by Carlos & Carlos, Voluntourist, IHF Bali
On the night of the 26th of May, we lived through one of the most challenging and thrilling experiences of our entire lives. It is not easy climbing to the top of Bali’s highest mountain, Mount Agung.
We woke up at midnight to get ready for the trekking. We packed some peanuts and water and left the center. When we got there we realized we didn´t really know what we got ourselves into. It was so dark that you couldn’t see your own hand in front of your face, and we had come woefully unprepared – trainers with no grip, a pair of shorts and a thin jumper. The adventure had just started.
We met the guides at the base camp at the Mother Temple of Besakih, the most important, the largest and holiest temple of Hindu religion in Bali. During the last volcano eruption in 1963, most of the villages in the area were destroyed, but when the lava reached the temple, it splitted into two streams keeping the temple untouched.
After 4 hours of walking, climbing and crawling up the 10,000ft of Mount Agung, we could barely feel our legs. We had made it to the top. We found ourselves having breakfast by a bonfire with the other groups that had already made it to the top. We waited until 6.20am at the summit of the volcano to see the first ray of sun over the horizon.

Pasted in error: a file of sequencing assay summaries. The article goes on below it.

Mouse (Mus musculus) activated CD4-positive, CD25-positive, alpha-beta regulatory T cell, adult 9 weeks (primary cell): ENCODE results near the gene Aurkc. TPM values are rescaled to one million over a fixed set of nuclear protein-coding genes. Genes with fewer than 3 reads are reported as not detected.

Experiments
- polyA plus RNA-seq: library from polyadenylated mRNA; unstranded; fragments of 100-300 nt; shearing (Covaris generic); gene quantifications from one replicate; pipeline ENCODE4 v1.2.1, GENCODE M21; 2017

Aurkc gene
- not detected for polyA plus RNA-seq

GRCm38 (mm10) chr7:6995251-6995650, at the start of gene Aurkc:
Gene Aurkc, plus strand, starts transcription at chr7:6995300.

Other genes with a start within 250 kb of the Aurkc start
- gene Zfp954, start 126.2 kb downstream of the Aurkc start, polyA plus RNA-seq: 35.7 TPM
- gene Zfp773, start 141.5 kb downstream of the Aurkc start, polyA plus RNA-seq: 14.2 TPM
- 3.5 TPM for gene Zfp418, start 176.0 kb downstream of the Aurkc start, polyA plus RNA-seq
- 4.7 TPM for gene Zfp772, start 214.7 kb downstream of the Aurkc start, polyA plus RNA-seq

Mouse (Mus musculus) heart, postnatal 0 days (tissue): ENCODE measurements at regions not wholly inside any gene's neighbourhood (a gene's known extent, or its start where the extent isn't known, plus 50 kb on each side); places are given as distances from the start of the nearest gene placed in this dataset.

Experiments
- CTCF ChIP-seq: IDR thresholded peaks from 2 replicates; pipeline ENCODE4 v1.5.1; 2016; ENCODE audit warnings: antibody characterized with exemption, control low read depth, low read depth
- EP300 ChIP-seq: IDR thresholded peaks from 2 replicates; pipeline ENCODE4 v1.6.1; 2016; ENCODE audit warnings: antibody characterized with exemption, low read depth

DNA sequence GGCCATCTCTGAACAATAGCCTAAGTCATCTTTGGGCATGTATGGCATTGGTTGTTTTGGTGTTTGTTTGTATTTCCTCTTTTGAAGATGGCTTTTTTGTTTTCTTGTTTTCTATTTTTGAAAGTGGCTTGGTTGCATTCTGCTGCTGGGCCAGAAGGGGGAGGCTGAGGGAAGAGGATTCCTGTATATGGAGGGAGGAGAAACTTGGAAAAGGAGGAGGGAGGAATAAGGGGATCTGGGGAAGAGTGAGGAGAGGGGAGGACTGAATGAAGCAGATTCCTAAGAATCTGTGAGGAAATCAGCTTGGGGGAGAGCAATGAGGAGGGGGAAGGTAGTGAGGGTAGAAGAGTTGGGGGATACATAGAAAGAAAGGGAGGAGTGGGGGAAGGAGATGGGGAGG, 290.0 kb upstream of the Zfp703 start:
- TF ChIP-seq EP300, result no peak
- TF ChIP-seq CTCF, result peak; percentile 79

It was a very rewarding experience and we felt really accomplished when we reached the top. It was definitely worth all the effort.
One week after climbing the volcano, all the volunteers were invited to a Hindu wedding in Buitan, the village where the IHF Centre is located. Balinese weddings are very different compared to Western weddings in many aspects, but they are also a big social event where most of the people in the village will attend. It was an amazing opportunity to get to know the locals and interact with them.
The ceremony was held on Monday, but they started celebrating almost one week in advance! Everyone in the village got involved to make sure that everything was ready for the big day. Some of them decorated the house, some of them cooked the food, and some others prepared the celebration after the ceremony.
The groom and the bride wore elaborate gold headpieces and large ear rings, and they both wore make-up during the ceremony day. All the guests in the wedding wore a Sarong, a large piece of cloth that is wrapped around the waist. Sarongs come in all colours, and nothing is supposed to match, so all the volunteers got a Sarong of a different colour!
An abundant dinner was offered, consisting of rice, chicken, vegetables and other traditional Balinese dishes. We all had a great time and it was an unforgettable experience.
I hope you enjoy the photos of the wedding!